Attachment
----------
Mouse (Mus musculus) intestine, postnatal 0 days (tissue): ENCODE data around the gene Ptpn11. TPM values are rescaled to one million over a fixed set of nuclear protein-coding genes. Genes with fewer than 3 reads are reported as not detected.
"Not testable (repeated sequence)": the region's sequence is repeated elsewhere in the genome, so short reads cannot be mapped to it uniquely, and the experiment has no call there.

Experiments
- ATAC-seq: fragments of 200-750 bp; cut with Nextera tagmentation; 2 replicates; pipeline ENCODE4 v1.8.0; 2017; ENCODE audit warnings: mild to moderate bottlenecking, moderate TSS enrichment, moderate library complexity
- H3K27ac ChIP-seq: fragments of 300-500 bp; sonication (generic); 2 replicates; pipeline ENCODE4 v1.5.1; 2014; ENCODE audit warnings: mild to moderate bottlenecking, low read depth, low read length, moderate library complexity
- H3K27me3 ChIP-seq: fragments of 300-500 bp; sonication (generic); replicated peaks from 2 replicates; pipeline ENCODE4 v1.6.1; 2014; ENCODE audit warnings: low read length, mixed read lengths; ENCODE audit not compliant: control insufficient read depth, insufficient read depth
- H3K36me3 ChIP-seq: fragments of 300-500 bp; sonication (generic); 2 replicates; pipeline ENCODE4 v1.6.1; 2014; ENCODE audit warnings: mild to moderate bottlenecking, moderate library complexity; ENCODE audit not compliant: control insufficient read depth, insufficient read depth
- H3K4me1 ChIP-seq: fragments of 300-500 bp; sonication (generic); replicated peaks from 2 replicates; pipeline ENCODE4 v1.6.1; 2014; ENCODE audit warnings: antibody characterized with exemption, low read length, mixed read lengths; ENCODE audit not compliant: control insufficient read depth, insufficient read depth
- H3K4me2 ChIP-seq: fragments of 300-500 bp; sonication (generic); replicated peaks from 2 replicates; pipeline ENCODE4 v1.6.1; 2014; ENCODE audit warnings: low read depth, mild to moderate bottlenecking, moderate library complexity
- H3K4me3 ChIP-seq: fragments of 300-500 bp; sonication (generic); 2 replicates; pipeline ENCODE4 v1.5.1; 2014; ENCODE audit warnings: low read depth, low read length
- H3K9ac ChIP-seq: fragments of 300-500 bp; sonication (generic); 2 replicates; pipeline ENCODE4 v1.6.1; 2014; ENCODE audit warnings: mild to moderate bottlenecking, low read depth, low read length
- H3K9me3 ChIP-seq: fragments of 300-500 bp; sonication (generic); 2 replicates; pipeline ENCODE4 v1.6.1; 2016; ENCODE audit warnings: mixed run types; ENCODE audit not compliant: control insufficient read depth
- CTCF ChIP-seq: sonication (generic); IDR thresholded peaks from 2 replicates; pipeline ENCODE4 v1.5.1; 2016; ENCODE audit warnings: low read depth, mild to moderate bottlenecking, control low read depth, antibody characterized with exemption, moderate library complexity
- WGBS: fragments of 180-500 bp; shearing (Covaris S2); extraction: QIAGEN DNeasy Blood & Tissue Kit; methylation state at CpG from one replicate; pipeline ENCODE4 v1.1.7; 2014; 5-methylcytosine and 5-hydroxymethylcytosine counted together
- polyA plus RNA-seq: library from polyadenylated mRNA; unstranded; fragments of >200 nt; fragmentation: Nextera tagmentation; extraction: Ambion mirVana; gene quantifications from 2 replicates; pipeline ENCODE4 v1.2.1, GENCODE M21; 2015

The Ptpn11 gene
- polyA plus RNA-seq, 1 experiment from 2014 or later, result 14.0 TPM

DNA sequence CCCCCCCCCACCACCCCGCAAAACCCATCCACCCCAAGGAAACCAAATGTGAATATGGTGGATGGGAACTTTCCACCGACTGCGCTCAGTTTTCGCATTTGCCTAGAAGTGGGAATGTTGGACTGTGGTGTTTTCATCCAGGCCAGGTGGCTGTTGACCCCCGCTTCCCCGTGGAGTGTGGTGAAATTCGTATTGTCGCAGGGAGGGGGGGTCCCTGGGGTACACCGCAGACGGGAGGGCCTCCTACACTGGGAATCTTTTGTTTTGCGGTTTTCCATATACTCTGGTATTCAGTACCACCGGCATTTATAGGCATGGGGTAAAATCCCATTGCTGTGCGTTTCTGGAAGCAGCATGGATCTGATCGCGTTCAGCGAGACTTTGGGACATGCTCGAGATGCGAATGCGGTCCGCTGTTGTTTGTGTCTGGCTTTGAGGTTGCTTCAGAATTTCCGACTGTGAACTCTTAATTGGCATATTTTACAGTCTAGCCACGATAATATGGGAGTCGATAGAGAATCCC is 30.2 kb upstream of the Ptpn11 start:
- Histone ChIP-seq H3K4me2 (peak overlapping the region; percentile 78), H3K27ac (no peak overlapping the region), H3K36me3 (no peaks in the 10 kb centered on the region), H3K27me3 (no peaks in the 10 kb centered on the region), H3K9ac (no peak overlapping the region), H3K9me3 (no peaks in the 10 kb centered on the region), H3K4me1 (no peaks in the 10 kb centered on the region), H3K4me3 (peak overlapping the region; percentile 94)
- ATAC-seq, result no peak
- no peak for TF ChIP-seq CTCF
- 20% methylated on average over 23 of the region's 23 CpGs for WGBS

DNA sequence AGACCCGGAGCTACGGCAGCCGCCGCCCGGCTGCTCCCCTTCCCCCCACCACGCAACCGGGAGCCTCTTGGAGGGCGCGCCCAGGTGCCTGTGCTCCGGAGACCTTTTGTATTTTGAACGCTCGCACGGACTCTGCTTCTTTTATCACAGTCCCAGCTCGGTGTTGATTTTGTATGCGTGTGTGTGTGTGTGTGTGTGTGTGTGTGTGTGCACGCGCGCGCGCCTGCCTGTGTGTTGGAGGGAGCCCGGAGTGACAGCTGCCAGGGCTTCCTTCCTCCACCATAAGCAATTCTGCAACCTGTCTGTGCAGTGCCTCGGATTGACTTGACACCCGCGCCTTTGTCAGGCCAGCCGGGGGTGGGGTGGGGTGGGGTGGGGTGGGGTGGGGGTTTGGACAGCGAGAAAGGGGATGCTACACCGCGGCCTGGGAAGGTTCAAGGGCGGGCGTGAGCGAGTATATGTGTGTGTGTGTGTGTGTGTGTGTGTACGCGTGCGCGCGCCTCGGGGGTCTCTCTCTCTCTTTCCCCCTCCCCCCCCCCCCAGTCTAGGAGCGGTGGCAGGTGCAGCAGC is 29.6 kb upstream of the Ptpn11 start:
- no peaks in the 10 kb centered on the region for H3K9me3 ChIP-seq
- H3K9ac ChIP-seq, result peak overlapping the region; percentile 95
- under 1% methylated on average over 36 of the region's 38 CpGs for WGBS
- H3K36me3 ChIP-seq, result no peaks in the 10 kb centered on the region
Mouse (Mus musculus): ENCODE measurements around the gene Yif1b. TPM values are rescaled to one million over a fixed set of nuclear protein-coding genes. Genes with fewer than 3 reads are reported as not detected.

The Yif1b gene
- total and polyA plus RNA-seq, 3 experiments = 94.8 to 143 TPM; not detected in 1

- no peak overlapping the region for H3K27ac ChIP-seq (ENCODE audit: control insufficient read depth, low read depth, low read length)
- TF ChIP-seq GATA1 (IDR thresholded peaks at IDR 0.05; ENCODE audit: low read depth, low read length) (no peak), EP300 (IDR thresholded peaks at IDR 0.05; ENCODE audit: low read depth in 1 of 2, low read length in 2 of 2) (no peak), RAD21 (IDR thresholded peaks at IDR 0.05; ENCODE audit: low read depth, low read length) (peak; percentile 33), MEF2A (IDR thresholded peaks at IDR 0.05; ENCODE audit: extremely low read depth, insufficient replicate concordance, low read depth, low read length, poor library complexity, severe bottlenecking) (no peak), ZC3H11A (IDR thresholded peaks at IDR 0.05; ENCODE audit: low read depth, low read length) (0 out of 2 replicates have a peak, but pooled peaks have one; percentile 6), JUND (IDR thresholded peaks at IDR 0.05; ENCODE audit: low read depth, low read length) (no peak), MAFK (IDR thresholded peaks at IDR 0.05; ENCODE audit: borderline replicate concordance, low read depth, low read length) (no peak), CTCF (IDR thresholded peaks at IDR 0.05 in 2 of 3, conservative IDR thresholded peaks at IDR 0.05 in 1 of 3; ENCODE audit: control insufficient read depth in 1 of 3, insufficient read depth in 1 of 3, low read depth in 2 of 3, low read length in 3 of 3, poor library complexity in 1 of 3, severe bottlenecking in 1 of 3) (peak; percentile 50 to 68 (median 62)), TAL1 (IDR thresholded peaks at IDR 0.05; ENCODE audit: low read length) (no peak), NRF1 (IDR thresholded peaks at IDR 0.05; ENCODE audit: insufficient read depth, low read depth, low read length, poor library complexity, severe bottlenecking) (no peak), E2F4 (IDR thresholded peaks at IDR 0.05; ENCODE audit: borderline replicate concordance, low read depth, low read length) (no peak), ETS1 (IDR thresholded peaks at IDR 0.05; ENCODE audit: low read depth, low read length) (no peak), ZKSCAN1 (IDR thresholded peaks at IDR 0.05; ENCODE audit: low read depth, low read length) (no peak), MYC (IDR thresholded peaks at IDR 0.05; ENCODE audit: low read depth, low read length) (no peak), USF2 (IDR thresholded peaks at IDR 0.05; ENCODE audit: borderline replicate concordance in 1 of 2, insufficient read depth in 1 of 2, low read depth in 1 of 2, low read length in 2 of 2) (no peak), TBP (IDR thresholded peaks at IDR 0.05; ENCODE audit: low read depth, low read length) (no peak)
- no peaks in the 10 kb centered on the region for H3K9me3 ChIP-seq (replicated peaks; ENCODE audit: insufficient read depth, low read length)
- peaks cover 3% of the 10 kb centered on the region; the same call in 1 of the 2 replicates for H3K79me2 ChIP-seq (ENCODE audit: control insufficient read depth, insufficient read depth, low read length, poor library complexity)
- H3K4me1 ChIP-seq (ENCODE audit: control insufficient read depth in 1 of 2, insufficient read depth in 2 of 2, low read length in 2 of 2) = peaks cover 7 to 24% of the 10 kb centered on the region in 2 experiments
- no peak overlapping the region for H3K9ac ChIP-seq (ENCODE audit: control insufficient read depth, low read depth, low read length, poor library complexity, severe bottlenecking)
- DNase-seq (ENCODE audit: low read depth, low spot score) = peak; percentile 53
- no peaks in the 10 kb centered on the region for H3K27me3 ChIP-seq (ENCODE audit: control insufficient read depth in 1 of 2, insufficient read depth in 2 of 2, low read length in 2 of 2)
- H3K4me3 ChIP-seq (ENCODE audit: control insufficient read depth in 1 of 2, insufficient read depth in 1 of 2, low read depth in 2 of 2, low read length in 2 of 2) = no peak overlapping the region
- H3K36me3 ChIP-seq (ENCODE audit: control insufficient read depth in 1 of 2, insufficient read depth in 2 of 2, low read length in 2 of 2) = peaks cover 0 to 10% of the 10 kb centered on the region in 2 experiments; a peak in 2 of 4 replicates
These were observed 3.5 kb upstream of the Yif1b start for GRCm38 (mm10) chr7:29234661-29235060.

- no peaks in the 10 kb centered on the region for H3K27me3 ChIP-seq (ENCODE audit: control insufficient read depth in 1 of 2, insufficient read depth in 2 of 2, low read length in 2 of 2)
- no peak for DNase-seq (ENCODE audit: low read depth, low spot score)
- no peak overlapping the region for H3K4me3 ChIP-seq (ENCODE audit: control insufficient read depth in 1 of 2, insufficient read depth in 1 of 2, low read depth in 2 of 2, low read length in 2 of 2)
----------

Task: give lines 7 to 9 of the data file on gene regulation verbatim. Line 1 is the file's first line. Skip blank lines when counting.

- H3K36me3 ChIP-seq: fragments of 300-500 bp; sonication (generic); 2 replicates; pipeline ENCODE4 v1.6.1; 2014; ENCODE audit warnings: mild to moderate bottlenecking, moderate library complexity; ENCODE audit not compliant: control insufficient read depth, insufficient read depth
- H3K4me1 ChIP-seq: fragments of 300-500 bp; sonication (generic); replicated peaks from 2 replicates; pipeline ENCODE4 v1.6.1; 2014; ENCODE audit warnings: antibody characterized with exemption, low read length, mixed read lengths; ENCODE audit not compliant: control insufficient read depth, insufficient read depth
- H3K4me2 ChIP-seq: fragments of 300-500 bp; sonication (generic); replicated peaks from 2 replicates; pipeline ENCODE4 v1.6.1; 2014; ENCODE audit warnings: low read depth, mild to moderate bottlenecking, moderate library complexity